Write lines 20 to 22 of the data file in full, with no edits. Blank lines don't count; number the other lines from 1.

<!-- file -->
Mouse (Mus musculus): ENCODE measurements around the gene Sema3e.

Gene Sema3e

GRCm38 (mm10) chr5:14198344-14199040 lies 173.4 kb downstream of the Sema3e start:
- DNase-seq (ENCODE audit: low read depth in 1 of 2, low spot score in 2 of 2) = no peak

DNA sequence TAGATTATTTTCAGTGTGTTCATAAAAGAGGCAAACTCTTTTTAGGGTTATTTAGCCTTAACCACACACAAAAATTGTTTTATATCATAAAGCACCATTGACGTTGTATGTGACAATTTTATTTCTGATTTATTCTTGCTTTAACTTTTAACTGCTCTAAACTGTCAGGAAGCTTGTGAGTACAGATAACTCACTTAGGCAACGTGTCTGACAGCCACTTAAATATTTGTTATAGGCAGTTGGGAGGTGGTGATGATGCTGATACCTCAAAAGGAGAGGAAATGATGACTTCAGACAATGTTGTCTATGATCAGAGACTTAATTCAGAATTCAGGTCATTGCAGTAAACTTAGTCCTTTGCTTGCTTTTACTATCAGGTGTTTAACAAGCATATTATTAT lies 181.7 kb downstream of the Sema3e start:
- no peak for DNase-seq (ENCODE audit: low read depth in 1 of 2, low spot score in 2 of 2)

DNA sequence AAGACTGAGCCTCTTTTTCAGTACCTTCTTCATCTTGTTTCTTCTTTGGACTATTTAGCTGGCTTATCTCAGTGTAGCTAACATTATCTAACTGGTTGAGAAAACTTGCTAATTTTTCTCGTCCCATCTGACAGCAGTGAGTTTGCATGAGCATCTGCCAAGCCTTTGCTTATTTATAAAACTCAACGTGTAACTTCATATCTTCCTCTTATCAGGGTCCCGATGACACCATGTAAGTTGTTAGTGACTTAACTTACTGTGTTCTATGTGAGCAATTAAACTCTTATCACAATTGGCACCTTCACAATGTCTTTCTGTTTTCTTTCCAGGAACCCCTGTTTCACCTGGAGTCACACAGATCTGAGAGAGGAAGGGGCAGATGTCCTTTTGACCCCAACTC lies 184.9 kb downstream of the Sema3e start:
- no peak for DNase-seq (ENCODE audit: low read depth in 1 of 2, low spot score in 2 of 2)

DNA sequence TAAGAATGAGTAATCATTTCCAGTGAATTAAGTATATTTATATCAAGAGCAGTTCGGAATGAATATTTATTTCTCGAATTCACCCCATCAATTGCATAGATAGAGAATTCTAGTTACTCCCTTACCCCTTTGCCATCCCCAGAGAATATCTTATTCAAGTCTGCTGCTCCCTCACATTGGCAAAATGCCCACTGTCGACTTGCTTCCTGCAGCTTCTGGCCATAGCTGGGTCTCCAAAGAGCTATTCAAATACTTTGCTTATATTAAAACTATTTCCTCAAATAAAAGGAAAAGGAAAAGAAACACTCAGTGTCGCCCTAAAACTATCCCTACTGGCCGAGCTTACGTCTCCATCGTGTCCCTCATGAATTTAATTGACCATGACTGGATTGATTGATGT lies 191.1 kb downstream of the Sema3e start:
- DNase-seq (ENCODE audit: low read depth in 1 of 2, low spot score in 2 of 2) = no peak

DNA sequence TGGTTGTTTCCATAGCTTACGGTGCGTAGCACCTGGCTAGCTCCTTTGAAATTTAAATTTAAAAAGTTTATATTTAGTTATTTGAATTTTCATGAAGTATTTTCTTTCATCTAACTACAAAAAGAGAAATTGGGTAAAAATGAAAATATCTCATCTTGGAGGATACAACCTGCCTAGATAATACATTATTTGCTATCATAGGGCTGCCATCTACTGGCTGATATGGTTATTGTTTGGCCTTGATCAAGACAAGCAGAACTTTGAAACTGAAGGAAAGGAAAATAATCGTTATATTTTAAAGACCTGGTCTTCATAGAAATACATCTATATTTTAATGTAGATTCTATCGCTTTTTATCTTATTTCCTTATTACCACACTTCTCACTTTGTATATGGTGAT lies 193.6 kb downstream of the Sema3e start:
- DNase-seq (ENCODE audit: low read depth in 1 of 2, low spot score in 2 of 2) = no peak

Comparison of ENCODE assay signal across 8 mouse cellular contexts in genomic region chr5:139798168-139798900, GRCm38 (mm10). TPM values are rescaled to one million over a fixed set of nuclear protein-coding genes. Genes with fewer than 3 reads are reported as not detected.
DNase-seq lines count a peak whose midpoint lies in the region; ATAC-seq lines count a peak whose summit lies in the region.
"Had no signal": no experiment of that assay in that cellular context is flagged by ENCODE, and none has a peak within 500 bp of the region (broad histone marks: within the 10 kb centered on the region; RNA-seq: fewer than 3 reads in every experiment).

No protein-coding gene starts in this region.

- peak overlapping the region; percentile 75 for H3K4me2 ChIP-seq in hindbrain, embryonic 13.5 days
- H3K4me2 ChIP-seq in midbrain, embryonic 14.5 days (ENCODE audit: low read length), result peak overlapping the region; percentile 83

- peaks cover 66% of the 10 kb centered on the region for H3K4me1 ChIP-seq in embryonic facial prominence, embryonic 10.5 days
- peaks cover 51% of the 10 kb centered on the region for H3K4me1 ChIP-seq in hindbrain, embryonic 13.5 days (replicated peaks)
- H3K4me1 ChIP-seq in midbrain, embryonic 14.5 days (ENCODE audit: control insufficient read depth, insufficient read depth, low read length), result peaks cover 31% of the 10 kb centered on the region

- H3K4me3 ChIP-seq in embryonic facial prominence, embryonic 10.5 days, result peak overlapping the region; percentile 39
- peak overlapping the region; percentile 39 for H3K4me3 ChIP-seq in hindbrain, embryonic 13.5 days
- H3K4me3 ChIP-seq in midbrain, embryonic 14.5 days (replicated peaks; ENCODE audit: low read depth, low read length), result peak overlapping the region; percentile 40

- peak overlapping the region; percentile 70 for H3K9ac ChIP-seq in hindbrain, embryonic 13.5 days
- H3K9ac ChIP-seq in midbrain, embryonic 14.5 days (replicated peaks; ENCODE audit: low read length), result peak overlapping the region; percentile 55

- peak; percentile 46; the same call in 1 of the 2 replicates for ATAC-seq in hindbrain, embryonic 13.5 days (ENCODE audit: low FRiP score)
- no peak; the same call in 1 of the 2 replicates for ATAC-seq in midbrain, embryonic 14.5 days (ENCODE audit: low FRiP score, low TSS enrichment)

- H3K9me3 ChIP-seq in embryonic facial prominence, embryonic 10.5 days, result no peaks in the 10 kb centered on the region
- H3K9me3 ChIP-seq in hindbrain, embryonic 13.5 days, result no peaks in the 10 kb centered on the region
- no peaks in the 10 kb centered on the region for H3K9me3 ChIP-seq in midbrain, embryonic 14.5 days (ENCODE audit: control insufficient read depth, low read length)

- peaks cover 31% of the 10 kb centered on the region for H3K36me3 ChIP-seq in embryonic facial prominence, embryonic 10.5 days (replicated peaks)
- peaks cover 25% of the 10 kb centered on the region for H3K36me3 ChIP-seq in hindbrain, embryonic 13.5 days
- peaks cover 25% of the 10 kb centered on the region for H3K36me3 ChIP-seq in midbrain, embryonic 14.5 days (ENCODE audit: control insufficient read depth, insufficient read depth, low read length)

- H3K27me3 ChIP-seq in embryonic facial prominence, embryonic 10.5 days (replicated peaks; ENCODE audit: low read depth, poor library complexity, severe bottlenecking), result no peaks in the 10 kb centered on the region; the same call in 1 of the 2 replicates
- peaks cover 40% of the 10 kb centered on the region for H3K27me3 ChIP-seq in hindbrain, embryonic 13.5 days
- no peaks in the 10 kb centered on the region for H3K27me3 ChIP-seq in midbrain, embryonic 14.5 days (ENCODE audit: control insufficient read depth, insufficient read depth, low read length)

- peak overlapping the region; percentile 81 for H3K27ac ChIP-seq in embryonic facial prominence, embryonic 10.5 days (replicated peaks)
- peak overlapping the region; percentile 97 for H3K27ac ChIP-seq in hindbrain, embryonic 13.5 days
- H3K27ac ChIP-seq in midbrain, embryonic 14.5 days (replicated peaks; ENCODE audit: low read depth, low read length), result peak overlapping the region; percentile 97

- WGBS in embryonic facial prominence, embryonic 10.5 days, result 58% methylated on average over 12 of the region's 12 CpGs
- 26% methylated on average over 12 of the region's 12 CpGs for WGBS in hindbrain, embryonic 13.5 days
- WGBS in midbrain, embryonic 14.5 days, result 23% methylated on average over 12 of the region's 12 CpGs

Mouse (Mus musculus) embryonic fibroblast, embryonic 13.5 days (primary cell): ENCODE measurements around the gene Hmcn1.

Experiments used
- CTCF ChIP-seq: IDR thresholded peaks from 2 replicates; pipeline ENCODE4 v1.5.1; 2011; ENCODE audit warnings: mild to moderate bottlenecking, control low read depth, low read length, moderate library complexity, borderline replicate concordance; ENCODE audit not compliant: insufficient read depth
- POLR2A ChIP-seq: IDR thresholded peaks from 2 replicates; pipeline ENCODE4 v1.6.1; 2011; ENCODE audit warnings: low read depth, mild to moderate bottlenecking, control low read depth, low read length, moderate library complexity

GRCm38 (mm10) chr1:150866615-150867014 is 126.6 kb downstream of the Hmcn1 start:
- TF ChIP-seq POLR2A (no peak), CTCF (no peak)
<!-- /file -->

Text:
- peaks cover 51% of the 10 kb centered on the region for H3K4me1 ChIP-seq in hindbrain, embryonic 13.5 days (replicated peaks)
- H3K4me1 ChIP-seq in midbrain, embryonic 14.5 days (ENCODE audit: control insufficient read depth, insufficient read depth, low read length), result peaks cover 31% of the 10 kb centered on the region

- H3K4me3 ChIP-seq in embryonic facial prominence, embryonic 10.5 days, result peak overlapping the region; percentile 39